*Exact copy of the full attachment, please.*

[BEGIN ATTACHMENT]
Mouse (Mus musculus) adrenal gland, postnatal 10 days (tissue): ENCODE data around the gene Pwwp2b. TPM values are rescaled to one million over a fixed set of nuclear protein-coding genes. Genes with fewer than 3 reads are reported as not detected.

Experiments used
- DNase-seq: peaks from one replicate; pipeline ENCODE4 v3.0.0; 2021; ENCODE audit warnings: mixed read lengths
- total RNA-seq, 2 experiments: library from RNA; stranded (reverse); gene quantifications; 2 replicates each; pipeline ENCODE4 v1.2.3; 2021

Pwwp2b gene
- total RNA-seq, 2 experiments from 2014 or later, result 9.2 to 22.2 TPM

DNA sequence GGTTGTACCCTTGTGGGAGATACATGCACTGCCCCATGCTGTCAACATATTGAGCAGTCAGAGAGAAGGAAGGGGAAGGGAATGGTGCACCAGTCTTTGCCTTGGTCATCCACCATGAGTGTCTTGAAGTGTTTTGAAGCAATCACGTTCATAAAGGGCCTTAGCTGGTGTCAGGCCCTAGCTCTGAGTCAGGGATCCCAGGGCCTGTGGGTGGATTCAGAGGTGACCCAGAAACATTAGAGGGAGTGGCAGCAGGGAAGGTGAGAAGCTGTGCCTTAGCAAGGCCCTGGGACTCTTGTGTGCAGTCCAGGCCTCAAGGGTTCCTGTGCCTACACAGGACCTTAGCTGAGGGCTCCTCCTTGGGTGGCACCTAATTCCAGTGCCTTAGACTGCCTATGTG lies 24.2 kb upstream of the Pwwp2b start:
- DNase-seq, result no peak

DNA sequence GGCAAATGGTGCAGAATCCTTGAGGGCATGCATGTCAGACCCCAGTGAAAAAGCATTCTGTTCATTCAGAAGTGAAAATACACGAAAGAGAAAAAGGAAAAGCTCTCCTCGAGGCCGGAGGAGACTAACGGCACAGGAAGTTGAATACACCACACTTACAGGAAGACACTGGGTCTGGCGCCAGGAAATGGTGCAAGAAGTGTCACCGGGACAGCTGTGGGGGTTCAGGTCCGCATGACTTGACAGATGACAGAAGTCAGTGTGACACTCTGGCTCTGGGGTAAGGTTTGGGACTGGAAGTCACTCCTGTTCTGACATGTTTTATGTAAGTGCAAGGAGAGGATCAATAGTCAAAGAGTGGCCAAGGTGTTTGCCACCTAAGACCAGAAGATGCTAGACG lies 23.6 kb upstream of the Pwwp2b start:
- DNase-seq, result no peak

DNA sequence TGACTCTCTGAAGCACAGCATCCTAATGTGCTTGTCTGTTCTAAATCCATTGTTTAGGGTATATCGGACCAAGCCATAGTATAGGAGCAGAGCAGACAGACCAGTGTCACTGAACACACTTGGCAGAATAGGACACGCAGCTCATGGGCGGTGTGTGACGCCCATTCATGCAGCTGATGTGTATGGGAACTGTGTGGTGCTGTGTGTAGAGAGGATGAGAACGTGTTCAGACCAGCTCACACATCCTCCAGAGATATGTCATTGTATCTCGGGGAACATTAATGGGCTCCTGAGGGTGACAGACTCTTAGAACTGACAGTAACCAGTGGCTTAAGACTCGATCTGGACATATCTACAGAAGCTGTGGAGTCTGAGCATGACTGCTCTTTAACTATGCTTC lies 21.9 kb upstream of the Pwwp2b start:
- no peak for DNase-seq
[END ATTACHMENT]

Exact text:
Mouse (Mus musculus) adrenal gland, postnatal 10 days (tissue): ENCODE data around the gene Pwwp2b. TPM values are rescaled to one million over a fixed set of nuclear protein-coding genes. Genes with fewer than 3 reads are reported as not detected.

Experiments used
- DNase-seq: peaks from one replicate; pipeline ENCODE4 v3.0.0; 2021; ENCODE audit warnings: mixed read lengths
- total RNA-seq, 2 experiments: library from RNA; stranded (reverse); gene quantifications; 2 replicates each; pipeline ENCODE4 v1.2.3; 2021

Pwwp2b gene
- total RNA-seq, 2 experiments from 2014 or later, result 9.2 to 22.2 TPM

DNA sequence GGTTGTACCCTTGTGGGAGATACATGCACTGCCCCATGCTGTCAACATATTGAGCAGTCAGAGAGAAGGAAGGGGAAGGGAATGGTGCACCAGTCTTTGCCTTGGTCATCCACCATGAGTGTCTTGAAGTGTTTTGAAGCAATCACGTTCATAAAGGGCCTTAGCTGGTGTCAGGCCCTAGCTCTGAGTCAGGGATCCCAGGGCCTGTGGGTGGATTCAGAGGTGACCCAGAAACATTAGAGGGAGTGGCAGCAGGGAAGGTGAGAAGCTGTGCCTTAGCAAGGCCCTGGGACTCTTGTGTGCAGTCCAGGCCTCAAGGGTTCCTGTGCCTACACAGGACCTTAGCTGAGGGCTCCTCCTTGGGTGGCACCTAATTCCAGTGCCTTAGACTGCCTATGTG lies 24.2 kb upstream of the Pwwp2b start:
- DNase-seq, result no peak

DNA sequence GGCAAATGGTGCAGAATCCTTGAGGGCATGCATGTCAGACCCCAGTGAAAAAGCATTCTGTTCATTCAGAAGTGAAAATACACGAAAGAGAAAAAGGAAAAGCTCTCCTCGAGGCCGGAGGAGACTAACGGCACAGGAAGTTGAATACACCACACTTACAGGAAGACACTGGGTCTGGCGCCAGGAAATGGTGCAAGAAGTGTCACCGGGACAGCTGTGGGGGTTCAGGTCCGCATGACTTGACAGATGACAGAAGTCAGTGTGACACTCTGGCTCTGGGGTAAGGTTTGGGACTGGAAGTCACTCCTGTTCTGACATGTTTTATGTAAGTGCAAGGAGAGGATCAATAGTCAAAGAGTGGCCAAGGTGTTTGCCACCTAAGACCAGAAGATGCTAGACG lies 23.6 kb upstream of the Pwwp2b start:
- DNase-seq, result no peak

DNA sequence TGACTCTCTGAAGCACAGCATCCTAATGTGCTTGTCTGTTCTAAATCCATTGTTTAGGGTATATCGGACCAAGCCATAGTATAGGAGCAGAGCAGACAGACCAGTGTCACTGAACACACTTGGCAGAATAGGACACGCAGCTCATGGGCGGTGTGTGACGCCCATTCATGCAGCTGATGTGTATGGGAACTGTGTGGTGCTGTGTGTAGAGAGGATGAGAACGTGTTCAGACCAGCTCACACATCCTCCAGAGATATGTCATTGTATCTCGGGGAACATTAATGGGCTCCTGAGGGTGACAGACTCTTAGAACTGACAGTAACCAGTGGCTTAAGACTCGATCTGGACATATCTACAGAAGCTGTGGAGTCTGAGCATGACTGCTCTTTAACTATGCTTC lies 21.9 kb upstream of the Pwwp2b start:
- no peak for DNase-seq